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The repeated use of "sons" is also significant. The move from being servants to sons is a big deal.

"So you are no longer a slave, but a son, and if a son, then an heir through God." Gal. 4:7

"For all who are eled by the Spirit of God are sons of God. For you did not receive the spirit of slavery to fall back into fear, but you have received the Spirit of adoption as sons, by whom we cry, “Abba! Father!” Rom. 8:14-15

The liberty is kingly. Christ's obedience as our High Priest led to His exaltation and He shared that with the Firstfruits Church (which Church is the context here). If Adam had obeyed the Law he would have enjoyed the liberty of the glory of God by entering into His rest, but he chose slavery and became a servant.

The liberty of a king is his submission to God's Law as his light. He becomes the Law incarnate by the Spirit. The "trainer wheels" of the childhood of the Law become redundant. The ministry of angels (those who administered the Old Covenant as our guardians) is finished, which is what we see in the Revelation - one by one, the angels carry out their final missions and leave the heavenly sanctuary empty, ready for the OC saints and NC apostles to enter and be enthroned as a new government. Those who were previously under the flaming sword (Adam/Passover) are now qualified to bear it as God's representatives.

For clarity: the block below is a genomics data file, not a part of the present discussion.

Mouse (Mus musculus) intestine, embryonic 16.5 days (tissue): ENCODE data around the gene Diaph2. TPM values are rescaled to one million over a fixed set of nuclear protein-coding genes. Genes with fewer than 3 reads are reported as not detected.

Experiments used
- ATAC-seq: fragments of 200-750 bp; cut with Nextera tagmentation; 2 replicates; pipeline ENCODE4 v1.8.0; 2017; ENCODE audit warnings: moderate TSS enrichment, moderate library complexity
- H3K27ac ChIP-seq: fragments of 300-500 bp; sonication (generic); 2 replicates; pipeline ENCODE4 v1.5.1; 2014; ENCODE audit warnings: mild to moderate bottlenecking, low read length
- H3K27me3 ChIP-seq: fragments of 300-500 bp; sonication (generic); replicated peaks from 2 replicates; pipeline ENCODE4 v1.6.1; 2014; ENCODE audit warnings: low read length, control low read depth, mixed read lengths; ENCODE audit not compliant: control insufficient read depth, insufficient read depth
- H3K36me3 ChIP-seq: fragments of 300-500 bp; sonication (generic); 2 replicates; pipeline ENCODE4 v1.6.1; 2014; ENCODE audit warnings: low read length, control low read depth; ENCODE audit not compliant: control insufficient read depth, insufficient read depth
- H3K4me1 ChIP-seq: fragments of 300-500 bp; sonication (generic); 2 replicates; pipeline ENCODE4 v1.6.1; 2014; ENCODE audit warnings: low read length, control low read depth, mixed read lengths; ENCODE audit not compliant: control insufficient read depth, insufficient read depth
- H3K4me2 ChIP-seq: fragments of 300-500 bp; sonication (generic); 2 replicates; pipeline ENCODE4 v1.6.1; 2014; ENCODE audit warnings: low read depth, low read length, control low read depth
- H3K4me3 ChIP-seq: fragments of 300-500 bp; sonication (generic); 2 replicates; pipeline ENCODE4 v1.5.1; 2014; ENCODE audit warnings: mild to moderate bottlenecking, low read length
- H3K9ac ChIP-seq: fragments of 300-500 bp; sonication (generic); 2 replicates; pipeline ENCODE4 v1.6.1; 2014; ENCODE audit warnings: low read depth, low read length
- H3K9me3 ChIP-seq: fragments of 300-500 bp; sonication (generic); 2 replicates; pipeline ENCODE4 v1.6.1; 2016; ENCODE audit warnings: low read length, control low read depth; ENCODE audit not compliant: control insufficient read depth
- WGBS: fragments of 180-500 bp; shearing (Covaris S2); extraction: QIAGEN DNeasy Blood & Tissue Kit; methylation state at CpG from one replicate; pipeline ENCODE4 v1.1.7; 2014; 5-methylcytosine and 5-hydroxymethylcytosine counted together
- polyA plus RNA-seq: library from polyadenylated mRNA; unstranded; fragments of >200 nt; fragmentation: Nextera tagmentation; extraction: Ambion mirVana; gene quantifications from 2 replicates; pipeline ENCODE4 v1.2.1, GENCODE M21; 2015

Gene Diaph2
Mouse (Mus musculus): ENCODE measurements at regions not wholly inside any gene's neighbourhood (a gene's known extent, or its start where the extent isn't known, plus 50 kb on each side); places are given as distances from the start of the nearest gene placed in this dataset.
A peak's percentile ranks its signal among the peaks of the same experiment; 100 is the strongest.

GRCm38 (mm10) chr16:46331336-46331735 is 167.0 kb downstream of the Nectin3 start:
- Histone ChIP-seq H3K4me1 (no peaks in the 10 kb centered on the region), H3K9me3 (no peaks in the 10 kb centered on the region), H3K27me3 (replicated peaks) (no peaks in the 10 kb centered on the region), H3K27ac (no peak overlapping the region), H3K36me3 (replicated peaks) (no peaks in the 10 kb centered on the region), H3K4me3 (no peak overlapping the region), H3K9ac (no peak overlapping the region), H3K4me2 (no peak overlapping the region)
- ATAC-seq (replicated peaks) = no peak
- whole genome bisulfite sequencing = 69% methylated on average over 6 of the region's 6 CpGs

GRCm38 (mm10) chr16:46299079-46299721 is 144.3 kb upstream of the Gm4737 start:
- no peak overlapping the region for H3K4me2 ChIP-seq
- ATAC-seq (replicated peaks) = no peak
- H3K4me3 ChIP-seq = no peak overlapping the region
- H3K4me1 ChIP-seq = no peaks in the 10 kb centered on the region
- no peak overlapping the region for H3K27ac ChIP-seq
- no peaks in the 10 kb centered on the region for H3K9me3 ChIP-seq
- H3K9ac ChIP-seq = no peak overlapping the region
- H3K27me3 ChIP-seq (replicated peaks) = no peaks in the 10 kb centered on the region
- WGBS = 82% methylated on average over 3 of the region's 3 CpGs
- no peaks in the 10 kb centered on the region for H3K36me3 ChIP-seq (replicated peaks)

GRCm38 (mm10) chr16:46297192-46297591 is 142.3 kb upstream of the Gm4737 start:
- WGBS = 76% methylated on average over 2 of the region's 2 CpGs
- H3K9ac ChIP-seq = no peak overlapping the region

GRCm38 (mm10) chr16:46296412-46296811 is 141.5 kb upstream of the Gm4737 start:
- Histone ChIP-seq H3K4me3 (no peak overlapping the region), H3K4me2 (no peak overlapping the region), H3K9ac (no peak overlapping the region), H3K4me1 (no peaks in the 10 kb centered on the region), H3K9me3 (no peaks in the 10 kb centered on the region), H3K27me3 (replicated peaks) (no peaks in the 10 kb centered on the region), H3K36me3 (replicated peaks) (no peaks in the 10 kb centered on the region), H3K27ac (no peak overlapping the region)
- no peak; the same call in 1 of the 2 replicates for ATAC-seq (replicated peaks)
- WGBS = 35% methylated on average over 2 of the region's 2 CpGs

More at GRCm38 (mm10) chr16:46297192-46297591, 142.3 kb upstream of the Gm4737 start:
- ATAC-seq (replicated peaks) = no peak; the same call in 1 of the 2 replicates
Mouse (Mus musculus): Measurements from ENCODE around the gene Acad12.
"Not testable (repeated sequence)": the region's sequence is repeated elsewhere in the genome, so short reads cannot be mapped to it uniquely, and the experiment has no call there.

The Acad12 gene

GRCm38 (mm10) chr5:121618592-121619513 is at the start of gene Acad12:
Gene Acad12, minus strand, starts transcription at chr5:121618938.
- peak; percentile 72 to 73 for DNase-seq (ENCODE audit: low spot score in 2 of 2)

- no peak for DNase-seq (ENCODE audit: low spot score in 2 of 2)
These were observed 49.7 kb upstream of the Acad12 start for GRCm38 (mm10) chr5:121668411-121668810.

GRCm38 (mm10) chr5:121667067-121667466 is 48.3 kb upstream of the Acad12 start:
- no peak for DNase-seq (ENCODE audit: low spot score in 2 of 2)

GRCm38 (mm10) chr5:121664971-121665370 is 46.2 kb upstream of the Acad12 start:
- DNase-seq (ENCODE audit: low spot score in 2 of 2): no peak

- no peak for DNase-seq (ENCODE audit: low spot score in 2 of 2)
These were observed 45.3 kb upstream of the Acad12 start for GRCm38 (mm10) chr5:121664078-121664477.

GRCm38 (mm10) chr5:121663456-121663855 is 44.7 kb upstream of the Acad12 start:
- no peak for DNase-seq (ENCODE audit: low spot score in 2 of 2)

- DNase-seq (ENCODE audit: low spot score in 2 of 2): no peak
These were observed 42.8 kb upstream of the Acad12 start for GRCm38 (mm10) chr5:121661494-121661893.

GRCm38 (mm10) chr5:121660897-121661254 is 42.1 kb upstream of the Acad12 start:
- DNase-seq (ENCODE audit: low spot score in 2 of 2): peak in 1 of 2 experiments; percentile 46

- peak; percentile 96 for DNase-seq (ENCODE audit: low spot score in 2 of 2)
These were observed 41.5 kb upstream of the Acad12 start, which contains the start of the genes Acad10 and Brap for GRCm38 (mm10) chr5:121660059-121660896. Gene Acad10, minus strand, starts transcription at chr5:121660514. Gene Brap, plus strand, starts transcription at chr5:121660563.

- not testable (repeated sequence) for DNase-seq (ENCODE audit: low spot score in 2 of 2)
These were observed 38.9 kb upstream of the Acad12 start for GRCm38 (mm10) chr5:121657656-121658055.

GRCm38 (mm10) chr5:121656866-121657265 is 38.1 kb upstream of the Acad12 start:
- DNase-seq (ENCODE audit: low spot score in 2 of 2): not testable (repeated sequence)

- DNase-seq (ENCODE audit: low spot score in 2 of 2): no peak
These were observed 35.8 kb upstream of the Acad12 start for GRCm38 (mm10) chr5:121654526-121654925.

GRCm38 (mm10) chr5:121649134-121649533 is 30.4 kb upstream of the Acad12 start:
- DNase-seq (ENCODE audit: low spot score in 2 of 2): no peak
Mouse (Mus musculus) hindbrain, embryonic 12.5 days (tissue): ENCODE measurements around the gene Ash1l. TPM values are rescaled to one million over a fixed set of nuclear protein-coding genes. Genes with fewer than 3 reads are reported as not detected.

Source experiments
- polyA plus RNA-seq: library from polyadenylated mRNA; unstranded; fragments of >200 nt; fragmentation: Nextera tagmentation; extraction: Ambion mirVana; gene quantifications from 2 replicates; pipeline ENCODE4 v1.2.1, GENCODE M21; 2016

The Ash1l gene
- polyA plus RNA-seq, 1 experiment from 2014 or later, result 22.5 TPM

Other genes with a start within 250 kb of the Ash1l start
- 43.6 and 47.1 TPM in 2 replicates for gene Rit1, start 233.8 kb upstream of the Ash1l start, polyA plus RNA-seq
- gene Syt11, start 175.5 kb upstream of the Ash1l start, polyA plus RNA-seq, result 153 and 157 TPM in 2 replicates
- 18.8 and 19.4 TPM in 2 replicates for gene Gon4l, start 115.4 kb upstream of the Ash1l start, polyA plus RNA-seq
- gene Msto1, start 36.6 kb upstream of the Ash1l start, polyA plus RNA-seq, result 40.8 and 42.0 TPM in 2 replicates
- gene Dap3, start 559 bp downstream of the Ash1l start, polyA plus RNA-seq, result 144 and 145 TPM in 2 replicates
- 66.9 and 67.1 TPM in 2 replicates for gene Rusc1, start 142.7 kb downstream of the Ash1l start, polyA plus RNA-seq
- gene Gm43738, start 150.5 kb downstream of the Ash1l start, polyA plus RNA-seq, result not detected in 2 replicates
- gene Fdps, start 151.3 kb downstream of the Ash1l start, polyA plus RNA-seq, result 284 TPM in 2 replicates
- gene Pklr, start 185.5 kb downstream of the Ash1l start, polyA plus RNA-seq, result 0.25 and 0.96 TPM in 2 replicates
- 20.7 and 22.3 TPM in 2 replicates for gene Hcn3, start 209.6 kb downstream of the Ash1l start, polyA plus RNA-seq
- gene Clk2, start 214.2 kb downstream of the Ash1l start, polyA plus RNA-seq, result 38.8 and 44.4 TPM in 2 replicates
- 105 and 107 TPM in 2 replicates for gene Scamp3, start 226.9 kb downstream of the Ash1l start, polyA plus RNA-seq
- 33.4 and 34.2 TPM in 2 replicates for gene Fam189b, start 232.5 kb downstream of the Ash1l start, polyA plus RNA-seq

So, basically, the freedom of the glory is the liberty of judicial maturity. The Father gave the "car keys" to the first qualified Son, and He includes us in His government by His Spirit.

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Romans 8:21

that also the creation itself shall be set free from the servitude of the corruption to the liberty of the glory of the children of God;

means we are set free from the servitude of the lies we once believed, to; in and by God being realized in us we are set free.